Reduced bacterial adhesion to heparin-surface-modified intraocular lenses

J Cataract Refract Surg. 1993 Nov;19(6):755-9. doi: 10.1016/s0886-3350(13)80345-8.


Bacterial adherence to intraocular lenses (IOLs) could be the cause of endophthalmitis following cataract surgery and lens implantation. There are previous reports that heparin bound to the surface of poly(methyl methacrylate) (PMMA) IOLs reduces cell adhesion. In this study, the in vitro adherence of Staphylococcus epidermidis, Staphylococcus aureus, and Pseudomonas aeruginosa to regular PMMA IOLs and to heparin-surface-modified (HSM) PMMA IOLs was investigated. The three bacterial strains attached in significantly lower numbers to HSM-PMMA IOLs than to PMMA IOLs (P < .01). Heparin in solution also inhibited attachment of Staphylococcus epidermidis to regular PMMA IOLs. Heparin may reduce adherence by placing a highly hydrated layer between the bacteria and the IOL surface. Therefore, the use of HSM-PMMA IOLs could diminish the incidence of endophthalmitis.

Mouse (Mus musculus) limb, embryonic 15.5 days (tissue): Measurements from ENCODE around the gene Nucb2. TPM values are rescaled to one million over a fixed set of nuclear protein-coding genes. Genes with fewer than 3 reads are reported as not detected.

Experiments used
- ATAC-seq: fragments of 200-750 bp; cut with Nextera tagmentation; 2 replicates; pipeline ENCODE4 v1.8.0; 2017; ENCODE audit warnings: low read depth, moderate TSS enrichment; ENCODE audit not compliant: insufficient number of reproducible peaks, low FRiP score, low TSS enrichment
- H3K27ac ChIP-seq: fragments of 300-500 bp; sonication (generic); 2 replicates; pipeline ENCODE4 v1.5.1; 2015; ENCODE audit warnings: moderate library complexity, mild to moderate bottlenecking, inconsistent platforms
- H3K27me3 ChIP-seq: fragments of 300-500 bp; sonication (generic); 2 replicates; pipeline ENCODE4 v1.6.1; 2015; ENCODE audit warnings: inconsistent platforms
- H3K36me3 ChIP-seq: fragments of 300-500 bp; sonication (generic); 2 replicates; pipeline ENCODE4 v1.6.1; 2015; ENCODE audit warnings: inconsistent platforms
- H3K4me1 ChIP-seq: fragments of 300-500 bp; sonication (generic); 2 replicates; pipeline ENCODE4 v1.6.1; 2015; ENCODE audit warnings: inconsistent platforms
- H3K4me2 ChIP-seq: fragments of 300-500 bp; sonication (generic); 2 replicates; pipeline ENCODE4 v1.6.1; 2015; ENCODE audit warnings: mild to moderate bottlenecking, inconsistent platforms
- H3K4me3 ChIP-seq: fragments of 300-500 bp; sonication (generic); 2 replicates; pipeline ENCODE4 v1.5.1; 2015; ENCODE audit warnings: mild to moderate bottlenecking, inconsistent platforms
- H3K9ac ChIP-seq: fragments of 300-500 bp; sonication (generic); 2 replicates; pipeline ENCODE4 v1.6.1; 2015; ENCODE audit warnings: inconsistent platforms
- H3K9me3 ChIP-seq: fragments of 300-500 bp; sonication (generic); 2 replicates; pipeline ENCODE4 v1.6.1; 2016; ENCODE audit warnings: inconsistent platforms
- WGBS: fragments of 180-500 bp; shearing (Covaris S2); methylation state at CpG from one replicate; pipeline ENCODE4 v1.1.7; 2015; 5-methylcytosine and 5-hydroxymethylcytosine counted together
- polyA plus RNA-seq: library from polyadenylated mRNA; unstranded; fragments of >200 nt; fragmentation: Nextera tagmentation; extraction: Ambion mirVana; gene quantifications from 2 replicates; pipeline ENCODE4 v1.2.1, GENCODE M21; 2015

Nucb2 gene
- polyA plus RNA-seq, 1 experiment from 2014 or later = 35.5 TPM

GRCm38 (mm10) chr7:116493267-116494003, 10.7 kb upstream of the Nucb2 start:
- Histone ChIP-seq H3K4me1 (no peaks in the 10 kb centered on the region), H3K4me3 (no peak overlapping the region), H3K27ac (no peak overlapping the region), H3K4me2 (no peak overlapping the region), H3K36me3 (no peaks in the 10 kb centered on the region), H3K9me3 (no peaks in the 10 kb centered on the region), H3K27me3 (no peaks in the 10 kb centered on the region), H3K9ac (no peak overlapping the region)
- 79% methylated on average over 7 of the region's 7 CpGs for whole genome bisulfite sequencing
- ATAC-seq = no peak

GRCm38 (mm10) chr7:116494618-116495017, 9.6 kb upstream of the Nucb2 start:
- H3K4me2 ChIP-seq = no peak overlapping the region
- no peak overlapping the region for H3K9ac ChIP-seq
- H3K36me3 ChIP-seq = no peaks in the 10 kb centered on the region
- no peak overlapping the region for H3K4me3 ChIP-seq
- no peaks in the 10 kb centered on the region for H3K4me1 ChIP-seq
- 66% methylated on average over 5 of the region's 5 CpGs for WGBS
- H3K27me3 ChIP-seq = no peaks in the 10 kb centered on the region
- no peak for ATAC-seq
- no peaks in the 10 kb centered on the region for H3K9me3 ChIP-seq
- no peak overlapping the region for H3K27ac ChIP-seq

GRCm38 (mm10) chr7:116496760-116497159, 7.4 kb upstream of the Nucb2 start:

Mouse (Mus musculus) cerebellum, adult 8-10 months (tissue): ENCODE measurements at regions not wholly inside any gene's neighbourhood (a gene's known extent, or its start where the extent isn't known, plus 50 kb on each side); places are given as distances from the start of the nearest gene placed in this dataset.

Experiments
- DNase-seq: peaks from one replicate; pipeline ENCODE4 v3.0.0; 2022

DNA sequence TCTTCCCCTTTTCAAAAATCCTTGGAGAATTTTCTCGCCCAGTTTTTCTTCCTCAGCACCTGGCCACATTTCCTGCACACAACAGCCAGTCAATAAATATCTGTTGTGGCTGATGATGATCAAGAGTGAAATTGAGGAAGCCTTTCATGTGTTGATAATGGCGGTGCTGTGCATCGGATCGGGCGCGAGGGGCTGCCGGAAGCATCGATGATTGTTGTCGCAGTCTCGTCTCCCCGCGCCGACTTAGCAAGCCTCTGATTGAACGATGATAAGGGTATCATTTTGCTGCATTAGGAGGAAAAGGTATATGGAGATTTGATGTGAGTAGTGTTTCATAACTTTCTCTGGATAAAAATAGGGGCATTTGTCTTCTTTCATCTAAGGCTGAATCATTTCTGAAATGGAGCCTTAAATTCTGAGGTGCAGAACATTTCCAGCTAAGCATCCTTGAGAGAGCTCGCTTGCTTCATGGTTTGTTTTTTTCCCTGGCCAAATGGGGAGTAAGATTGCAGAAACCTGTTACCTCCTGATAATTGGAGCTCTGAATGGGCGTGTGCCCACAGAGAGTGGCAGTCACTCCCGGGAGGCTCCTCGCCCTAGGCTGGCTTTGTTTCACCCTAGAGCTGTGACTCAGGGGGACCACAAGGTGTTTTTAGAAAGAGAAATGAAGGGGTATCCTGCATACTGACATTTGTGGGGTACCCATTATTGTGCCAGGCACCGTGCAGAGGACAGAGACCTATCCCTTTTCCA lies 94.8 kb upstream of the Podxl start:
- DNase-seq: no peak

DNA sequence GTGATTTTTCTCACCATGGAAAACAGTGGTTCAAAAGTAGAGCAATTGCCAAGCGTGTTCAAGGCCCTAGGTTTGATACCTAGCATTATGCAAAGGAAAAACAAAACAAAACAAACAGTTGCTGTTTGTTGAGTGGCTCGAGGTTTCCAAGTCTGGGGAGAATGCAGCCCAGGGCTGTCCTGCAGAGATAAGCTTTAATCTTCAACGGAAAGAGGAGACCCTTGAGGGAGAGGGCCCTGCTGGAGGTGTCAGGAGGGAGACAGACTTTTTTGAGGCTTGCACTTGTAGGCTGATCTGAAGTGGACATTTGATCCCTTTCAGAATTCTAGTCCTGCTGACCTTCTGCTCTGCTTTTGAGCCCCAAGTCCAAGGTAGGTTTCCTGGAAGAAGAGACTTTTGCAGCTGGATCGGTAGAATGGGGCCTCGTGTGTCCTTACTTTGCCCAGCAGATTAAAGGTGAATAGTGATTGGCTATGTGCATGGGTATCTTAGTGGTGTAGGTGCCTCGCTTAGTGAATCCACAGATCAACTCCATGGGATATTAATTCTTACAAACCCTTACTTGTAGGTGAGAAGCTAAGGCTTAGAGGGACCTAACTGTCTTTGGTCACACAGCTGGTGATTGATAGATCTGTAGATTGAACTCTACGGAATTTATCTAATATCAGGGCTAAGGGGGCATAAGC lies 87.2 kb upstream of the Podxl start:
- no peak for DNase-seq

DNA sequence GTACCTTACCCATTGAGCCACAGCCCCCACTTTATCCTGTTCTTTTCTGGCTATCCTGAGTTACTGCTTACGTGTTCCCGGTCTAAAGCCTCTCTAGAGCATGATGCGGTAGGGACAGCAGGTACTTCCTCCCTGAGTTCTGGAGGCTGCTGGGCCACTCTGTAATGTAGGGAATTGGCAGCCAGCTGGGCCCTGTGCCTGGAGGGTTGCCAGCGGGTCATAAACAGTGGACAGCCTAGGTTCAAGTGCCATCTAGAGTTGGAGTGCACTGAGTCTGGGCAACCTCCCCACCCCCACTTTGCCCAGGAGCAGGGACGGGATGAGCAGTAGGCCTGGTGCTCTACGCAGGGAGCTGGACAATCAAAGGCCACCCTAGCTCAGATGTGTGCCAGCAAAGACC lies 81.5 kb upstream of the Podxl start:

Publication types

  • Comparative Study
  • Research Support, Non-U.S. Gov't
  • Research Support, U.S. Gov't, P.H.S.

MeSH terms

  • Bacterial Adhesion
  • Colony Count, Microbial
  • Endophthalmitis / prevention & control
  • Heparin*
  • Lenses, Intraocular* / adverse effects
  • Methylmethacrylate
  • Methylmethacrylates
  • Microscopy, Electron, Scanning
  • Pseudomonas aeruginosa / physiology*
  • Pseudomonas aeruginosa / ultrastructure
  • Staphylococcus aureus / physiology*
  • Staphylococcus aureus / ultrastructure
  • Staphylococcus epidermidis / physiology*
  • Staphylococcus epidermidis / ultrastructure


  • Methylmethacrylates
  • Methylmethacrylate
  • Heparin